So, be nice. At the same time, be smart. Can we all agree to this?
This next part will help. It is easier for us to be nice when we know for certain where we are headed. We are headed home.
In my previous career, I used to travel a lot. People would say, “I wish I had a job where I could travel.” Let me tell you, it’s charming for the first three months. After that, the best part was always heading home.
Home to my beautiful wife. Home to my children, who were all quite small at the time. The house was just a simple starter home, and sometimes I would find peanut butter or Cheerios stuck to my chair in the dining room. But it was home, and it was wonderful.
To journey home, I required a mode of transportation. I have done the planes, trains and automobiles thing, and trust me, I never confused the mode of transportation with home.
I did get to fly Singapore Air once—business class over and first class back. My boss was on the return flight and he upgraded us. First class was about as fancy as air travel gets, but I didn’t hesitate for a second about getting off the plane and heading home.
Folks, the United Methodist Church has never been the destination. It has been a mode of transportation taking us home. Sometimes it has been a really nice way of traveling, but it is not home.
What is home, by the way? The constant, unending holy presence of our Lord and Savior, something that can be enjoyed now and for all eternity. As United Methodists, we have certainly gotten glimpses of home in our lives: I think I see it! Roll the windows down, it sounds like home, it smells like home!
And we will be fully home one day. Again, let’s hear from Paul, this time in the fifth chapter of 2 Corinthians:
For we know that if the earthly tent we live in is destroyed, we have a building from God, an eternal house in heaven, not built by human hands. Meanwhile we groan, longing to be clothed instead with our heavenly dwelling, because when we are clothed, we will not be found naked. For while we are in this tent, we groan and are burdened, because we do not wish to be unclothed but to be clothed instead with our heavenly dwelling, so that what is mortal may be swallowed up by life. Now the one who has fashioned us for this very purpose is God, who has given us the Spirit as a deposit, guaranteeing what is to come.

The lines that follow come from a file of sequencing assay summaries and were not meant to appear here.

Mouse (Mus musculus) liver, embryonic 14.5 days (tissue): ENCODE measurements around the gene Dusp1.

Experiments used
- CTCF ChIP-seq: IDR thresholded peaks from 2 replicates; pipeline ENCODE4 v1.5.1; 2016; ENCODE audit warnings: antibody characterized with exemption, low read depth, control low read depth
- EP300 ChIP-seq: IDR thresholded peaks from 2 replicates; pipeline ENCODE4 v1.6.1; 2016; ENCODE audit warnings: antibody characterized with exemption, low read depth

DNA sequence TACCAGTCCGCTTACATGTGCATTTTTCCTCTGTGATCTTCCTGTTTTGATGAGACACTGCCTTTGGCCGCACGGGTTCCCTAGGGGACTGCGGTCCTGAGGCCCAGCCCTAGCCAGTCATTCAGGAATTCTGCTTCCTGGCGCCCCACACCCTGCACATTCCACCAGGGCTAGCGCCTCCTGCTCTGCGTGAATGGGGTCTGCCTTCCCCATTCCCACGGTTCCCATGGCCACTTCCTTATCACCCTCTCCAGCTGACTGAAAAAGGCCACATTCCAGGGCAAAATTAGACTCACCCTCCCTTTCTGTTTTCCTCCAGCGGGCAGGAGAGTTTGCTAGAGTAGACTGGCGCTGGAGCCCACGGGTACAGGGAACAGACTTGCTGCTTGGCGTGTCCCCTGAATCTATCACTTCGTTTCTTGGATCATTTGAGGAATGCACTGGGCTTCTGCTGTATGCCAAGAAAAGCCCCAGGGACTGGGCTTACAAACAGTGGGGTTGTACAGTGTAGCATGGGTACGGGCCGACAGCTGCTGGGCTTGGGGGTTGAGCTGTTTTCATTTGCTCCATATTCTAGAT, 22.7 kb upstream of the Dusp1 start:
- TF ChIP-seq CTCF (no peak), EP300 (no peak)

Therefore we are always confident and know that as long as we are at home in the body we are away from the Lord. For we live by faith, not by sight. We are confident, I say, and would prefer to be away from the body and at home with the Lord. So we make it our goal to please him, whether we are at home in the body or away from it. For we must all appear before the judgment seat of Christ, so that each of us may receive what is due us for the things done while in the body, whether good or bad.
We have a problem right now, though. We gather here today as people who have become quite certain that the means of transportation we’ve been using no longer is going where we hoped it would go. On paper, we have the same map, but no one capable of steering seems to be reading it anymore. The road looks strange and dark.
So we’ve started making a simple request. We would like to get out of the vehicle. It also would be really nice if we could have our luggage: our buildings and our fair share of what we have helped the group accumulate over the years.
It all sounds reasonable to me. I don’t really care which Book of Discipline paragraph we use, so long as the process proves to be reasonable and fair.
Here’s some good news:
We also are now confident another vehicle going the right direction will pick us up. By getting on it, we know we at least will be getting closer to home, rather than farther away. I guess we could walk that direction alone, but Christians have always found the journey to be easier when we travel it together.
I so long for home. I need to feel like I am headed that way. I need to smell the air and look at the terrain and say out loud, “Hey, this looks like where I want to be.” And I want us to pick up as many as we can along the way while we journey home together.
Dear Lord, give us the strength, the excitement and the energy to do what must be done so we are heading your way once again. It is in the name of Jesus Christ that we pray.
And all the people said, “Amen.”
Excellent message, Chuck. Best wishes — John Anders